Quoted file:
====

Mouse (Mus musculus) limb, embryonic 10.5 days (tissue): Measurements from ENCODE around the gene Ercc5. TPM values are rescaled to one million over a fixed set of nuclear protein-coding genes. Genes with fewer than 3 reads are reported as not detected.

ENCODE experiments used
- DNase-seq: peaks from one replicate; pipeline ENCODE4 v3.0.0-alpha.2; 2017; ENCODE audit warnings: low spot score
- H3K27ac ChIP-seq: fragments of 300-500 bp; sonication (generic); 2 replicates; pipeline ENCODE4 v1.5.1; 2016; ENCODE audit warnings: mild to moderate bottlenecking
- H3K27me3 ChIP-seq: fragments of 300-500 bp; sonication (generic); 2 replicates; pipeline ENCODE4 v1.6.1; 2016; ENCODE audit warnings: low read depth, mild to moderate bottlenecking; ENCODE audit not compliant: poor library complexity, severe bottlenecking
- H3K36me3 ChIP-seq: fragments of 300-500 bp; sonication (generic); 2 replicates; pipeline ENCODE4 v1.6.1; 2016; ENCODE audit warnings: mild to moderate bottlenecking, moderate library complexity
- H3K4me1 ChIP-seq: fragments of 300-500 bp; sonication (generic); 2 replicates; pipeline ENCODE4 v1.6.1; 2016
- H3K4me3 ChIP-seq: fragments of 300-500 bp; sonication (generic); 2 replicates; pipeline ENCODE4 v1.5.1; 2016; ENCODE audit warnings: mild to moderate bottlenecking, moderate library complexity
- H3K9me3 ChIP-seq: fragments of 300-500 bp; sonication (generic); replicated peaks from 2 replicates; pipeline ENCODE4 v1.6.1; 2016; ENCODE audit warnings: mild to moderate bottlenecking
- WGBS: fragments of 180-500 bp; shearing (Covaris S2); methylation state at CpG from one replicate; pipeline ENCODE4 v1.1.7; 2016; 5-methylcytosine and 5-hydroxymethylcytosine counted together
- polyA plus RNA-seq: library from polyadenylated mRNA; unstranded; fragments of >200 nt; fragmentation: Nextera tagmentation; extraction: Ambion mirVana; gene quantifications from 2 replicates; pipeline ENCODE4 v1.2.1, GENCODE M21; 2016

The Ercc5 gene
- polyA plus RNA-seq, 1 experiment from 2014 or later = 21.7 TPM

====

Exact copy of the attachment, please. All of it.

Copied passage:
Mouse (Mus musculus) limb, embryonic 10.5 days (tissue): Measurements from ENCODE around the gene Ercc5. TPM values are rescaled to one million over a fixed set of nuclear protein-coding genes. Genes with fewer than 3 reads are reported as not detected.

ENCODE experiments used
- DNase-seq: peaks from one replicate; pipeline ENCODE4 v3.0.0-alpha.2; 2017; ENCODE audit warnings: low spot score
- H3K27ac ChIP-seq: fragments of 300-500 bp; sonication (generic); 2 replicates; pipeline ENCODE4 v1.5.1; 2016; ENCODE audit warnings: mild to moderate bottlenecking
- H3K27me3 ChIP-seq: fragments of 300-500 bp; sonication (generic); 2 replicates; pipeline ENCODE4 v1.6.1; 2016; ENCODE audit warnings: low read depth, mild to moderate bottlenecking; ENCODE audit not compliant: poor library complexity, severe bottlenecking
- H3K36me3 ChIP-seq: fragments of 300-500 bp; sonication (generic); 2 replicates; pipeline ENCODE4 v1.6.1; 2016; ENCODE audit warnings: mild to moderate bottlenecking, moderate library complexity
- H3K4me1 ChIP-seq: fragments of 300-500 bp; sonication (generic); 2 replicates; pipeline ENCODE4 v1.6.1; 2016
- H3K4me3 ChIP-seq: fragments of 300-500 bp; sonication (generic); 2 replicates; pipeline ENCODE4 v1.5.1; 2016; ENCODE audit warnings: mild to moderate bottlenecking, moderate library complexity
- H3K9me3 ChIP-seq: fragments of 300-500 bp; sonication (generic); replicated peaks from 2 replicates; pipeline ENCODE4 v1.6.1; 2016; ENCODE audit warnings: mild to moderate bottlenecking
- WGBS: fragments of 180-500 bp; shearing (Covaris S2); methylation state at CpG from one replicate; pipeline ENCODE4 v1.1.7; 2016; 5-methylcytosine and 5-hydroxymethylcytosine counted together
- polyA plus RNA-seq: library from polyadenylated mRNA; unstranded; fragments of >200 nt; fragmentation: Nextera tagmentation; extraction: Ambion mirVana; gene quantifications from 2 replicates; pipeline ENCODE4 v1.2.1, GENCODE M21; 2016

The Ercc5 gene
- polyA plus RNA-seq, 1 experiment from 2014 or later = 21.7 TPM